We take the provision in the decree of January 20, 1944, that it shall be effective at 11 o'clock A. M. on January 21, 1944, unless prior thereto it shall have been superseded, to mean that the sale so ordered shall not be conducted until then, so that the parties shall have until that time in which to appeal by supersedeas and thereby suspend the sale, but that the effective date of the prohibitory order as elsewhere fixed is not deferred. This we think is manifest from a consideration of all the features of the decree.

By the provisions of section "seventh" of the decree, as we have copied it, if it is superseded, the executors are not thereby precluded from exercising any of their powers to enable them to deal with the emergency situation then confronting the estate. That meant obviously to raise money to relieve the burden of the estate tax. But the injunction construed in that connection means to prohibit the executors from selling any stock for such purpose on terms more favorable (to the purchaser, we suppose) than as set forth in sections fourth, fifth and sixth of the decree, construed in the light of its other features. We take that all together to mean that the auction sale as ordered in paragraph fourth is suspended until January 21, 1944, at 11 o'clock A. M., and if superseded it shall remain suspended pending the supersedeas, but that though the decree is otherwise fully suspended, the executors may exercise such valid authority as they possess to sell stock to meet the deficiency tax provided that in doing so they shall observe substantially the terms set out in paragraphs fourth, fifth and sixth, supra, and, as construed in the light of what is previously expressed in the decree, may sell forty-seven shares of common stock at a minimum of $1100 per share, but not more shares than enough "to yield an amount not less than $51,700.00, and not more than $55,000.00."

It does not purport to authorize a sale made by McCall, if contrary to his authority under the power conferred by the will or statute. To determine that authority, not necessary for present purposes, since the validity of the contract for that reason is not here involved, the will must be construed as to whether that power is discretionary, and therefore limited to the executors named in the will, and if so that it did not vest in one substituted by the court. Tarver v. Haines, 55 Ala, 503; Marks v. Tarver, 59 Ala. 335; Anderson v. McGowan, 42 Ala. 280; section 90, Title 47, Code; Hinson v. Williamson, 74 Ala. 180; Robinson v. Allison, 74 Ala. 254; Braley v. Spragins, 221 Ala. 150, 157, 128 So. 149. We will not now undertake to construe the will in that respect.

The matter that concerns us now is the interpretation and effectiveness of the decree. The foregoing interpretation of the decree is we think correct.

Power of a Court of Equity Administering an Estate.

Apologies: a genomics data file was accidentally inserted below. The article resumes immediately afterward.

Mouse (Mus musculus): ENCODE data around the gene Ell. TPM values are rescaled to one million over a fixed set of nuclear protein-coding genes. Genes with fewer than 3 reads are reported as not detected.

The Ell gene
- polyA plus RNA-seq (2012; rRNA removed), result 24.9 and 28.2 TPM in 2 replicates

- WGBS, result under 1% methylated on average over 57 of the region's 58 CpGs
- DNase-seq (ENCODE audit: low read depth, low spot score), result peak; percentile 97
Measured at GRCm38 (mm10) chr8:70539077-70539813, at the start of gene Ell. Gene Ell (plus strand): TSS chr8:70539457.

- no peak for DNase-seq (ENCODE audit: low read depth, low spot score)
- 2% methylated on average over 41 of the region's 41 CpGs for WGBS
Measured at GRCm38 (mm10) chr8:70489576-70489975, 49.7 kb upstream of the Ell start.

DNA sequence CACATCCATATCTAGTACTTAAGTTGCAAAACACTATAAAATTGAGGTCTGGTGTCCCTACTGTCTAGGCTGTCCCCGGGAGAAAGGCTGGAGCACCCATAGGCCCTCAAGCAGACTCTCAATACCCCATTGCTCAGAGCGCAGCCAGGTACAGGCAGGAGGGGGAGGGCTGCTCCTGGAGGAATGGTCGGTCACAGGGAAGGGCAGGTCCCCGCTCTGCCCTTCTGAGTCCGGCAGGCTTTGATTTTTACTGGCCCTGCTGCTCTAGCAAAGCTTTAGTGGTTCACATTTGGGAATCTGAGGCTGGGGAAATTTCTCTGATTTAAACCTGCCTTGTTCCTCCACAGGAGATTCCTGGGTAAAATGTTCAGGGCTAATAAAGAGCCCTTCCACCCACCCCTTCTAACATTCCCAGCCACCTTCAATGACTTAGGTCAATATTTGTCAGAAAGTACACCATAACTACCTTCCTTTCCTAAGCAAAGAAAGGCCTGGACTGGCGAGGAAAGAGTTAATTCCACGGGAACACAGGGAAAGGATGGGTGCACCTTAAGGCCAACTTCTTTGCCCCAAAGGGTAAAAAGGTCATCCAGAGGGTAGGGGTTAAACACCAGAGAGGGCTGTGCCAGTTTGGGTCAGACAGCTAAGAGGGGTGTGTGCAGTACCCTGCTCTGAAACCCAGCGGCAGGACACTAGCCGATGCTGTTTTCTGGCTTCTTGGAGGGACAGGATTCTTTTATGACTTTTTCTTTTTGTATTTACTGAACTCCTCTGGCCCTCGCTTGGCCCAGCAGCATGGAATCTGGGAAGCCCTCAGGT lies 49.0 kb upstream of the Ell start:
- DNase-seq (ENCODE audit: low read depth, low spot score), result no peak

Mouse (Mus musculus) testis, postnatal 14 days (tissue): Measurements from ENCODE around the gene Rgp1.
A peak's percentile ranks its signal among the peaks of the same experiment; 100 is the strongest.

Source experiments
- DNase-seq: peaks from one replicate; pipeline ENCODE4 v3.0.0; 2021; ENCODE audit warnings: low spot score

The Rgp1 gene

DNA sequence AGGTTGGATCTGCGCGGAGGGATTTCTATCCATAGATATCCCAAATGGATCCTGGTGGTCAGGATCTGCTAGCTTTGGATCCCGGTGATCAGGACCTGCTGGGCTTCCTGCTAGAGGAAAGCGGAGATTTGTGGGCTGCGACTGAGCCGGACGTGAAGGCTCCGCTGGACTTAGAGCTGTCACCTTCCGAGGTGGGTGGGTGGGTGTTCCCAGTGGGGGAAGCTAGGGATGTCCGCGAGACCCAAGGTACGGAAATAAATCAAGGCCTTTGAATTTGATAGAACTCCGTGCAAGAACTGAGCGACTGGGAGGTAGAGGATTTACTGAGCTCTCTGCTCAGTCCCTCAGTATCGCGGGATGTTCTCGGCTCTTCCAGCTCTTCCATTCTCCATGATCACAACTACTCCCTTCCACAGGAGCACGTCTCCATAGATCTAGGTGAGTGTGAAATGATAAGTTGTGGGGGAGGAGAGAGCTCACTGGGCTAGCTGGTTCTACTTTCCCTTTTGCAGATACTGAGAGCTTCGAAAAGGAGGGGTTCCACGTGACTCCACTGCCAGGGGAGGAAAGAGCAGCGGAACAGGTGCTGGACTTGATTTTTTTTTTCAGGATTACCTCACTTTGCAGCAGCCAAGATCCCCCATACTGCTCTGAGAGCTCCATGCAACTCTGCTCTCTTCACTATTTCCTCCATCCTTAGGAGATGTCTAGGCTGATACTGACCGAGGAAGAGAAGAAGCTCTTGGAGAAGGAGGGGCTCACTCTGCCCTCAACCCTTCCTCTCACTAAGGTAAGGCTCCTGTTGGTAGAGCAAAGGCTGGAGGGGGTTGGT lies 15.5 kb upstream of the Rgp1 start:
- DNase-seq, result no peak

When an administration of the estate is pending in that court, there are many matters to be done by trustees and executors, which should be done under the eye of the court, although authorized by the will. Perry on Trusts, section 511, page 860; Sanderson v. Gabriel, 246 Ala. 493, 21 So.2d 256-262.

The broad powers of the trustee are said to be so changed by the removal to equity that they must generally have the sanction of the court in their exercise. Perry on Trusts, section 474, page 807. We are not here concerned with the full extent of these broad terms.

The jurisdiction of the court to direct the manner in which a power of sale vested by the will in the executor shall be exercised results from the general superintendence over it which a court of equity possesses when an estate is being administered in it. Compare, Johnson v. Porterfield, 150 Ala. 532 (2), 43 So. 228.

Moreover, there was objection by some of the beneficiaries to any sale of stock, and the court was called upon to determine whether a loan should be effected or a sale made. The court could make that choice, though the executors could not effect a loan without such authority.

Effect of the Supersedeas Appeal.

We do not think that the court exceeded his power in deciding upon a sale and in putting a limitation on the executors in the exercise of such authority as may have been conferred by the will, since the administration was pending in the court of equity, although the mandatory directions of the decree may have been superseded on appeal. The executors are officers of the court (33 C.J.S., Executors and Administrators, § 3, note 26, page 879), and were subject at all times to the orders of the court. A restrictive order made under this authority of the court may not be nullified by a supersedeas appeal. Compare, Ex parte Wright, 225 Ala. 220, 142 So. 672 [12 and 13], except by a statute which so provides.